The British government on Thursday expanded its overdraft with the Bank of England to help weather coronavirus turmoil.

The government's "ways and means facility" -- effectively its overdraft at the BoE -- is also being used to temporarily help finance spending on COVID-19 emergency measures, the Treasury and the central bank announced in a joint statement.

A limit of ?370 million ($455 million, 420 million euros) has been extended by an undisclosed amount, while the government has pledged stimulus worth billions of pounds.

The government will continue to use markets as the main source of cash, while its virus-emergency response will be "fully funded" via normal debt channels, it said.

"HM Treasury and the Bank of England have agreed to extend temporarily the use of the... long-established Ways and Means facility," read a joint statement.

"As a temporary measure, this will provide a short-term source of additional liquidity to the government if needed to smooth its cashflows and support the orderly functioning of markets, through the period of disruption from COVID-19."

Any money drawn from the overdraft facility will be paid back as soon as possible before the end of the year, according to the statement.

As Britain's coronavirus crisis accelerated, Britain ordered a three-week lockdown on March 23, shutting down swathes of the economy.

Finance minister Rishi Sunak had unveiled a series of multi-billion-pound packages to help those affected.

Notably, the government has stepped in to back up employee wages by up to 80 percent, give tax holidays to businesses and boost welfare payments.

The measure will allow the British government to 'smooth its cashflows'
The measure will allow the British government to 'smooth its cashflows' AFP / Justin TALLIS

The Bank of England has been at the forefront of Britain's economic firefighting in response to the pandemic, which has so far killed more than 7,000 people in the UK.

The bank had last month slashed its key interest rate to a record-low 0.1 percent and expanded its quantitative easing policy -- under which it buys UK government and corporate bonds -- to ?645 billion.

At the same time, the Financial Conduct Authority watchdog is seeking to ease pressure on commercial banking customers hit by the coronavirus crisis.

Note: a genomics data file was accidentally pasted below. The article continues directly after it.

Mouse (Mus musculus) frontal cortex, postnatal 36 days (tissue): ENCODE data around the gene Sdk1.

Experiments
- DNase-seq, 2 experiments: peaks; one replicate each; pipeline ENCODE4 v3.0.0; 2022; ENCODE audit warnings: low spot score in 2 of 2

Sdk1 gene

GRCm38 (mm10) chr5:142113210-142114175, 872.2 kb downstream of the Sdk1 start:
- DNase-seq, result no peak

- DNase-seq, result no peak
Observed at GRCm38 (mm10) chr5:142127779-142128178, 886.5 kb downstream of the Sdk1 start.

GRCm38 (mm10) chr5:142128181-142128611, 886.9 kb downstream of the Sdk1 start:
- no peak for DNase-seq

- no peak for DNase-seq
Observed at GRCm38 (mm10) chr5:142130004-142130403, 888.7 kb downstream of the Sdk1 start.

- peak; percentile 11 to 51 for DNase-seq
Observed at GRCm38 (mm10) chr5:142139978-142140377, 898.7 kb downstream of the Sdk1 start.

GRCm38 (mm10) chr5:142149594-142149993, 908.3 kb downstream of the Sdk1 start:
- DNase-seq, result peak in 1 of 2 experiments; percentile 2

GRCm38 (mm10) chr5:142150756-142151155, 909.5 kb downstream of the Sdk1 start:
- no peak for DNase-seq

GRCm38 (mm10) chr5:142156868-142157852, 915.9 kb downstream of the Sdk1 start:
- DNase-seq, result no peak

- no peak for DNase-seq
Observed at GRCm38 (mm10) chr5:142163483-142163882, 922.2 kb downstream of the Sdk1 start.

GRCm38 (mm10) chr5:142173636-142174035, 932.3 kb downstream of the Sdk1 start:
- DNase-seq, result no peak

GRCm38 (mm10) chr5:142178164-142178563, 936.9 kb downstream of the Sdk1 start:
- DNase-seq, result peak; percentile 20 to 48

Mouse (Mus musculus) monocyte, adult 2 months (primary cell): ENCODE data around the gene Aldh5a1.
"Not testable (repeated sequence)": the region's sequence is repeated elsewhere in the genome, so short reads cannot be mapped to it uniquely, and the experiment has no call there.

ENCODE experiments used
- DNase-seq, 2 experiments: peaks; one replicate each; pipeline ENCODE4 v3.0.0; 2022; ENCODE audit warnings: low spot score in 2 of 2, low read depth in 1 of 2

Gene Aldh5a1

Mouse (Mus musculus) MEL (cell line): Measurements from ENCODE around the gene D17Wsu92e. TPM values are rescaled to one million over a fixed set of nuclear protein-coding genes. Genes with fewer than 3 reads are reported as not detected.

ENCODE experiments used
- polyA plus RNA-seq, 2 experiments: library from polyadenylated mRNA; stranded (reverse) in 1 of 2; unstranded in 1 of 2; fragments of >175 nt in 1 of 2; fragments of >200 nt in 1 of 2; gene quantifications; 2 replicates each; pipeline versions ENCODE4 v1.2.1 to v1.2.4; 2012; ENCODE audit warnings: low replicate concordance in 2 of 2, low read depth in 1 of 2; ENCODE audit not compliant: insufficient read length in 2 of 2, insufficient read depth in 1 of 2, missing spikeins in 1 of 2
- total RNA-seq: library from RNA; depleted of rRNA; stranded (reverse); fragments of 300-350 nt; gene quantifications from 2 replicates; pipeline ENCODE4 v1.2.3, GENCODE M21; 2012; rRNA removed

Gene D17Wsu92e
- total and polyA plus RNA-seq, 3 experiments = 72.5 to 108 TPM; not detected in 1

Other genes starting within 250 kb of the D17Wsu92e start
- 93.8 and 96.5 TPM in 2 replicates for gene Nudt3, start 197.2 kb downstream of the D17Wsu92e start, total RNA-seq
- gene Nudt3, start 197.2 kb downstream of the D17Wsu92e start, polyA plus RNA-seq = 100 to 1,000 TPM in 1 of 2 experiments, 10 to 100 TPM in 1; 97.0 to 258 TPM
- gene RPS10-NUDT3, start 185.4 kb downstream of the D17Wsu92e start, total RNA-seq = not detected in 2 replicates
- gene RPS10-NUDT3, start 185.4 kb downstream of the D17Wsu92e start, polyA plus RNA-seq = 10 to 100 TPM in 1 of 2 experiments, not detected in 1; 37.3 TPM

The FCA, which is a division of the BoE, confirmed Thursday various "targeted temporary measures" for consumer credit products.

The package includes a temporary payment freeze on loans and credit cards for up to three months and reduced overdraft costs for consumers who have been negatively impacted.

Separately on Thursday, official data showed Britain's gross domestic product inched down 0.1 percent in February as floods hit construction.

That dashed market expectations for a gain of 0.1 percent, and followed 0.1-percent expansion in January.

Paul Dales, chief UK Economist at Capital Economics, described the latest ONS data as "the calm before the storm of a lifetime".

"The 0.1-percent month-on-month fall in GDP in February will be the last figure that looks anything like 'normal' for a while as the coronavirus lockdown will mean that in March and April GDP will fall at a speed and magnitude no one has ever seen," he added.

Added to the picture, UK employment sank by between 1.5 million and 2.0 million in the first month of the COVID-19 crisis, research consultancy the Institute for Employment Studies estimated.

Unemployment has already increased to at least 2.5 million, or 7.5 percent of the workforce, it added.

The global coronavirus pandemic is causing an economic crisis unlike any in the past century and will require a massive response to help in the recovery, IMF chief Kristalina Georgieva said Thursday.